State lawmakers are considering a proposal to merge the state's Executive Ethics Board with campaign finance regulators.
Despite the protestations of Democratic Rep. Zack Hudgins, D-Tukwila, that he isn’t trying to water down or weaken the Executive Ethics Board, we fear that’s precisely what will happen.
Hudgins is a relative newcomer to the Legislature, having served since January 2003. He wasn’t around in the early 1990s when the legislative and executive ethics boards were formed in response to a political scandal that rocked the state Capitol Campus.
It’s appropriate to remind Hudgins and other lawmakers why ethics boards were put in place to investigate complaints about state workers and elected officials’ blatant misuse of state resources and conflicts of interest.
In the early 1990s leaders of the House and Senate were at war to gain majorities in the House and Senate. It was a time when Republicans and Democrats each had experience with majorities and lawmakers quickly learned that it’s a lot more fun to sit on the majority side of the aisle.
The stakes for legislative control and power were so high, lawmakers found it easy to cross the line between legal and illegal acts.
There is, and has been, a prohibition against using state employees or state equipment for campaign purposes. With each passing election, violations increased until the lid came off in the early 1990s.
Reporters from The Olympian uncovered widespread political campaigning from state legislative offices using Democrat and Republican caucus employees.
They were recruiting candidates.
They were setting up fundraising events such as the Senate Democrats annual clambake.
They were writing campaign brochures and political advertisements.
They were using legislative phones to call voters and urge votes in favor of their chosen candidates.
They were using those same phones to raise campaign cash.
They were dismissing employees who refused to do the illegal campaign work on state time.
The abuses were flagrant. It took this newspaper and the light of day to highlight the fact that millions of dollars were being spent illegally by the Democrat and Republican caucuses.
Even a half-hearted investigation by the state Public Disclosure Commission confirmed the news accounts of political wrongdoing. The PDC issued fines totaling $400,000 – evenly split between House and Senate Democrat and Republican caucuses. At that time, it was the largest fine in PDC history.
Additionally, a handful of Democrat and Republican caucus employees were fined up to $1,500. But all kept their jobs. One of the first acts of newly elected Attorney General Chris Gregoire was to give legislative leaders a pass on criminal wrongdoing charges, much as her predecessor, Republican Ken Eikenberry had done.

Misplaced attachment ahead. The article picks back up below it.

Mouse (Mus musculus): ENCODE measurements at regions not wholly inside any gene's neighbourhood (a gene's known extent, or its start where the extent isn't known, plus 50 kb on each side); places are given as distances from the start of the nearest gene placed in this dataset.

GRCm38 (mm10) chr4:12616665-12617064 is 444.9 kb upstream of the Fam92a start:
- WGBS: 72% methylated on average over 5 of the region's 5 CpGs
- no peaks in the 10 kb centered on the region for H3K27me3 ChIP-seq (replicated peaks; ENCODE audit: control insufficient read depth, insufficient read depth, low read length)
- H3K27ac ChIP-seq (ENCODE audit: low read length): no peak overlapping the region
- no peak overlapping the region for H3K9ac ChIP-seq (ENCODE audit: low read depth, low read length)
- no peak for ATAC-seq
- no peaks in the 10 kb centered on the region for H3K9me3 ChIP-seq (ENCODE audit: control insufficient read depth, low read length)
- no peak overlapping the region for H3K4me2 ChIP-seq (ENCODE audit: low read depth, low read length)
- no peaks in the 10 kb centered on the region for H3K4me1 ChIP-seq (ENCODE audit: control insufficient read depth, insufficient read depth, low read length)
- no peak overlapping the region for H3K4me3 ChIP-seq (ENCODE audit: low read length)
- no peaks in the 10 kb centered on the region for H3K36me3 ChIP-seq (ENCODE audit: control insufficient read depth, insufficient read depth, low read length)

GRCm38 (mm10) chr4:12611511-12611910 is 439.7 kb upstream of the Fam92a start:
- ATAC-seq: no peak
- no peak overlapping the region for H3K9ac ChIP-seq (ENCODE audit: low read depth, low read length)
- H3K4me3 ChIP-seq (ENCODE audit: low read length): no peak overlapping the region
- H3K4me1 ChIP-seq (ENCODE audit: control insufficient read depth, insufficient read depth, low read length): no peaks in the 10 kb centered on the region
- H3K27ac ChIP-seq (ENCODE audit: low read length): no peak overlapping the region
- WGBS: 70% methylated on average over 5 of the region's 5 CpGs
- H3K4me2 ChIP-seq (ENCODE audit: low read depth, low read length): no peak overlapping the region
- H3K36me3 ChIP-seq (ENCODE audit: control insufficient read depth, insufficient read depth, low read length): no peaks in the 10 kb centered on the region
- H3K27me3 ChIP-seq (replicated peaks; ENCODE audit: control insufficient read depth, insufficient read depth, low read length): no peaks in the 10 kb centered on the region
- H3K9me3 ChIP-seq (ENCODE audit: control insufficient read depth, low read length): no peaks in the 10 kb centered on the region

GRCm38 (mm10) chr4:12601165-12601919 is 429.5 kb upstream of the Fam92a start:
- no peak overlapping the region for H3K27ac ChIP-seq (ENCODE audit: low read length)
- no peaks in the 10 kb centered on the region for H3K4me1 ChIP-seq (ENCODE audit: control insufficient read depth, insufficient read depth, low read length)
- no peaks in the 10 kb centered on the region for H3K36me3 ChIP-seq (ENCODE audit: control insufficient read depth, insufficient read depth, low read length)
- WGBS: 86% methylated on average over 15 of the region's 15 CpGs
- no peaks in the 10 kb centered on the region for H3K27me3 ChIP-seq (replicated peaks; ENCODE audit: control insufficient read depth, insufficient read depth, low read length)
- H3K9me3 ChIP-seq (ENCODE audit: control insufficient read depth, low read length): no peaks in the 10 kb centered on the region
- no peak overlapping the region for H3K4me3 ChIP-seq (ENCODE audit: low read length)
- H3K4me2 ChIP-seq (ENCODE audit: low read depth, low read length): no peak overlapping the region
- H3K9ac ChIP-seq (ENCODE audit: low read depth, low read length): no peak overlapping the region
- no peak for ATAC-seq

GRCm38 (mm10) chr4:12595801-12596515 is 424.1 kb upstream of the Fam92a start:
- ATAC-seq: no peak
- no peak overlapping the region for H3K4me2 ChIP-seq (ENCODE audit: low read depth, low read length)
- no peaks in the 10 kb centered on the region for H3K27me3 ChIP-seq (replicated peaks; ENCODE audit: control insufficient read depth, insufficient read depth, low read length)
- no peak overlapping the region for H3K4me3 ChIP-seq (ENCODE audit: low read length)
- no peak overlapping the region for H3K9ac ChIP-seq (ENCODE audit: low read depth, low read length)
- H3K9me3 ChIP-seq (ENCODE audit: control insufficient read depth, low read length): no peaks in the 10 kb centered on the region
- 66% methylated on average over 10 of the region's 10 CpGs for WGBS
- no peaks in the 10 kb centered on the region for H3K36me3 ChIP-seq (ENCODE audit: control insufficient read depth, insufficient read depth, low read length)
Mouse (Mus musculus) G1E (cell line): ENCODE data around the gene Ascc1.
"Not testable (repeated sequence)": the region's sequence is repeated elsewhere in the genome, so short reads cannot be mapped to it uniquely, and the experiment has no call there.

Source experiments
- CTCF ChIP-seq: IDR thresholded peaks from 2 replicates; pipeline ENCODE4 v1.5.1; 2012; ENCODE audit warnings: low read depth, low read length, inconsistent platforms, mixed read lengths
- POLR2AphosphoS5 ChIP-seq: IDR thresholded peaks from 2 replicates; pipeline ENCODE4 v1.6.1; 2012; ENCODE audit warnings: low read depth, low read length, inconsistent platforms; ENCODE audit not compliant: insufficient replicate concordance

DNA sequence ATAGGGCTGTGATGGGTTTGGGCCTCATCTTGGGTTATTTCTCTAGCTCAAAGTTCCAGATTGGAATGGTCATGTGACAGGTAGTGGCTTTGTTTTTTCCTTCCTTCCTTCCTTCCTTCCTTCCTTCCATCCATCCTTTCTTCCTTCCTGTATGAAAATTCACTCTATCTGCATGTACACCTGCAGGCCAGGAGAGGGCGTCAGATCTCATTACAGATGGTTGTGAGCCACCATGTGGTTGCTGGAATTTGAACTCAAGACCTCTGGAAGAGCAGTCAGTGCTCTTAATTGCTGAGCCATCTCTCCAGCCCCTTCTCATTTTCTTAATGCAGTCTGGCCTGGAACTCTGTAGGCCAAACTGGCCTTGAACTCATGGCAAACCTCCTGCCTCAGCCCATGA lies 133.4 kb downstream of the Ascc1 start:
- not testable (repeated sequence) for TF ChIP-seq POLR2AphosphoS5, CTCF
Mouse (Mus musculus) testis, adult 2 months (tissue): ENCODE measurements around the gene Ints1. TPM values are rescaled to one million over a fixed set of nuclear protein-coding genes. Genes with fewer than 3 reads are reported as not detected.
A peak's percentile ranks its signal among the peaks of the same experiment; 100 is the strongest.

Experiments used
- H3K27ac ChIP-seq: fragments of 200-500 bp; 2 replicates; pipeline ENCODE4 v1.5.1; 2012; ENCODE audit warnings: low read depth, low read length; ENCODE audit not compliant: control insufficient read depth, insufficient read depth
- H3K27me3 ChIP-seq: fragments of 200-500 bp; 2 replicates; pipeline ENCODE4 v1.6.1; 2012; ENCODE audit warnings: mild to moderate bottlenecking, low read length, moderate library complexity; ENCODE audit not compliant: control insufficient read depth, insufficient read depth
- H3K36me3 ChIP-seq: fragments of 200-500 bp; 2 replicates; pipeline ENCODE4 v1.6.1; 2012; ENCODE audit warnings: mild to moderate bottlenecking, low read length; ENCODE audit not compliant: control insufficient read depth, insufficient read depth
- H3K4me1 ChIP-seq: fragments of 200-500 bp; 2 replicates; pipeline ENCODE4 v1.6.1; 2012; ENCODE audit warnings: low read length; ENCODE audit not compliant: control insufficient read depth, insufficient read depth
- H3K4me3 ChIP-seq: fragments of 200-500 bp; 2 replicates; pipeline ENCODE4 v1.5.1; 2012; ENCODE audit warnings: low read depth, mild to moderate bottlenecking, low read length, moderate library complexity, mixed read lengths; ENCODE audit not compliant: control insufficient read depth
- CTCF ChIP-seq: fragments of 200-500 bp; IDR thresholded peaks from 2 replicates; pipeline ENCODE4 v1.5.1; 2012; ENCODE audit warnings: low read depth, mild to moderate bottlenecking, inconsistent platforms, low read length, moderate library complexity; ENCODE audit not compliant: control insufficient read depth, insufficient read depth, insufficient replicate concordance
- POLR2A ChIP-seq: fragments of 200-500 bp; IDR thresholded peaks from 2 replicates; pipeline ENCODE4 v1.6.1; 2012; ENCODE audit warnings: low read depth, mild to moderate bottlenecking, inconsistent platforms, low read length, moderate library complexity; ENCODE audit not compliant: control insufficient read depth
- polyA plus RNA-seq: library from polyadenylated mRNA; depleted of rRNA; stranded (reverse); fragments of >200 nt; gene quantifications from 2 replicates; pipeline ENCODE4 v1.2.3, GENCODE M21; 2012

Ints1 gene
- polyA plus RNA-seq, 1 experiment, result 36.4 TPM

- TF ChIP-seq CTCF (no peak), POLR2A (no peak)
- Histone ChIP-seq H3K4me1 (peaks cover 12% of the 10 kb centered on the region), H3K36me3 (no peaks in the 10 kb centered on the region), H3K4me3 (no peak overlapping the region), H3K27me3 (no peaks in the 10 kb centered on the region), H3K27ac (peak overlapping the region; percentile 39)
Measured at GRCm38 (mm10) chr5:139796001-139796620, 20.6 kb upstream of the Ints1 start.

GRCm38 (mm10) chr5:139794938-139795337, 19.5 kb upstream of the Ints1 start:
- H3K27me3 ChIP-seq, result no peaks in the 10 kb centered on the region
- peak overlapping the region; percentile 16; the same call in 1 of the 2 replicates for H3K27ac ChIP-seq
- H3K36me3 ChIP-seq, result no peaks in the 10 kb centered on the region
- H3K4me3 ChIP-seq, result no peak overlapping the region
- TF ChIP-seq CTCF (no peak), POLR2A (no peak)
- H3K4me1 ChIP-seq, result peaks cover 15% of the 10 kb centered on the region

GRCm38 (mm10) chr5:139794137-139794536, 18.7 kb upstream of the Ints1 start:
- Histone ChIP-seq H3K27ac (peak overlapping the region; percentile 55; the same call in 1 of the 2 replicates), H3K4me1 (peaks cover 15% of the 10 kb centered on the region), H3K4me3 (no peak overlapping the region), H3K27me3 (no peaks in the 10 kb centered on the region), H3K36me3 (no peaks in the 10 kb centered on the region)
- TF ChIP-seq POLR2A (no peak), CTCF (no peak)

It was a low point in this state’s political history.
But one of the positive outgrowths of the scandal was the creation of legislative and executive ethics panels to investigate future complaints of wrongdoing.
Now Rep. Hudgins believes the Executive Ethics Board’s handful of staff members and nearly $1 million two-year budget can be better deployed inside the Public Disclosure Commission, which already investigates campaign-finance irregularities.
“We’re just trying to save money,” he said. “These days, we’re looking to save anything we can.”
We understand that. But how high a priority will ethic violations be with the disclosure commission which is primarily focused on campaign reporting and financial disclosure?
And don’t think for a minute that once the Executive Ethics Board is absorbed by the Public Disclosure Commission, that the Legislative Ethics Board – the one that keeps lawmakers in line – won’t be next.
Hudgins, who chairs the House General Government Appropriations and Oversight Committee, admits there is interest in reducing costs of the Legislative Ethics Board – which has just one paid staffer who sometimes hires outside investigators.
Hudgins claims lawmakers need and want that board’s accountability but also want to reduce costs.
Our suggestion is that both boards be funded at some percentage of the Legislature’s own budget – or perhaps by cutting the publicly-paid, partisan caucus staff.
With majority control of the House and Senate comes incredible power over the future of the state. Given the history of abuse and given the fact that House Speaker Frank Chopp and Senate Majority Leader Lisa Brown have proven that they will bend the rules to expedite passage of key legislation, it’s important to have independent eyes keeping a close eye on the politicians and their partisan staff members.
The ethic boards need their independence – even in the face of a financial crisis.